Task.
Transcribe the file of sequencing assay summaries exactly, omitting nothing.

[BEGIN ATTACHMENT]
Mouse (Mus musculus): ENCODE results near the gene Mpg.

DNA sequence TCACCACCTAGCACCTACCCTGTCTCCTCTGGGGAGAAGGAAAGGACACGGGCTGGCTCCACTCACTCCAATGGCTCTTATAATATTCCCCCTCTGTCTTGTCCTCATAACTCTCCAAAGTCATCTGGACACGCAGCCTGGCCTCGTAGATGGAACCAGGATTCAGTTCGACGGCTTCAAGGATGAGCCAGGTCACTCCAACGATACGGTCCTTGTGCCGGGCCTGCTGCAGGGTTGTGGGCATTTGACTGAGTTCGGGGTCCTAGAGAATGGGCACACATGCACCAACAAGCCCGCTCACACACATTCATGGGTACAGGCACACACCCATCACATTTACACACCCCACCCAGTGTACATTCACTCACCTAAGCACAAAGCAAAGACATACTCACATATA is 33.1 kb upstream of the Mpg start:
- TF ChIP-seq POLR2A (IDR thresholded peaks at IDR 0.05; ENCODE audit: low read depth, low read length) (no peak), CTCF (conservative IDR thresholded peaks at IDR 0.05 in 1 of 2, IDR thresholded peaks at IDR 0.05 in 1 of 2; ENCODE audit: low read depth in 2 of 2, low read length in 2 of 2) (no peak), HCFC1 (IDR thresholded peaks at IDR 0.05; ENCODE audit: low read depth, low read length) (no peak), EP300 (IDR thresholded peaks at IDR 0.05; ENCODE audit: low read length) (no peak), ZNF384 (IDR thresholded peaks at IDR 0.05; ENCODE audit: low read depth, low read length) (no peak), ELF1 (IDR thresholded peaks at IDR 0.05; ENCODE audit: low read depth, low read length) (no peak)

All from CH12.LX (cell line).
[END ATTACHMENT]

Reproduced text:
Mouse (Mus musculus): ENCODE results near the gene Mpg.

DNA sequence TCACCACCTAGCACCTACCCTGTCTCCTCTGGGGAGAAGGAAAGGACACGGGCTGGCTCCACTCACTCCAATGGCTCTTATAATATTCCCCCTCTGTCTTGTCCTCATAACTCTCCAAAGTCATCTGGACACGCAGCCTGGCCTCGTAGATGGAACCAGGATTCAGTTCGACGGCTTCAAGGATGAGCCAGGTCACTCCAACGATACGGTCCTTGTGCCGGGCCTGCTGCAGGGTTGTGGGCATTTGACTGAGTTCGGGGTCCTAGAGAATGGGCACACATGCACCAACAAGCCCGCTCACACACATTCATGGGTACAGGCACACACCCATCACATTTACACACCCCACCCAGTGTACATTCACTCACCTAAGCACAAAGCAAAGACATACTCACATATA is 33.1 kb upstream of the Mpg start:
- TF ChIP-seq POLR2A (IDR thresholded peaks at IDR 0.05; ENCODE audit: low read depth, low read length) (no peak), CTCF (conservative IDR thresholded peaks at IDR 0.05 in 1 of 2, IDR thresholded peaks at IDR 0.05 in 1 of 2; ENCODE audit: low read depth in 2 of 2, low read length in 2 of 2) (no peak), HCFC1 (IDR thresholded peaks at IDR 0.05; ENCODE audit: low read depth, low read length) (no peak), EP300 (IDR thresholded peaks at IDR 0.05; ENCODE audit: low read length) (no peak), ZNF384 (IDR thresholded peaks at IDR 0.05; ENCODE audit: low read depth, low read length) (no peak), ELF1 (IDR thresholded peaks at IDR 0.05; ENCODE audit: low read depth, low read length) (no peak)

All from CH12.LX (cell line).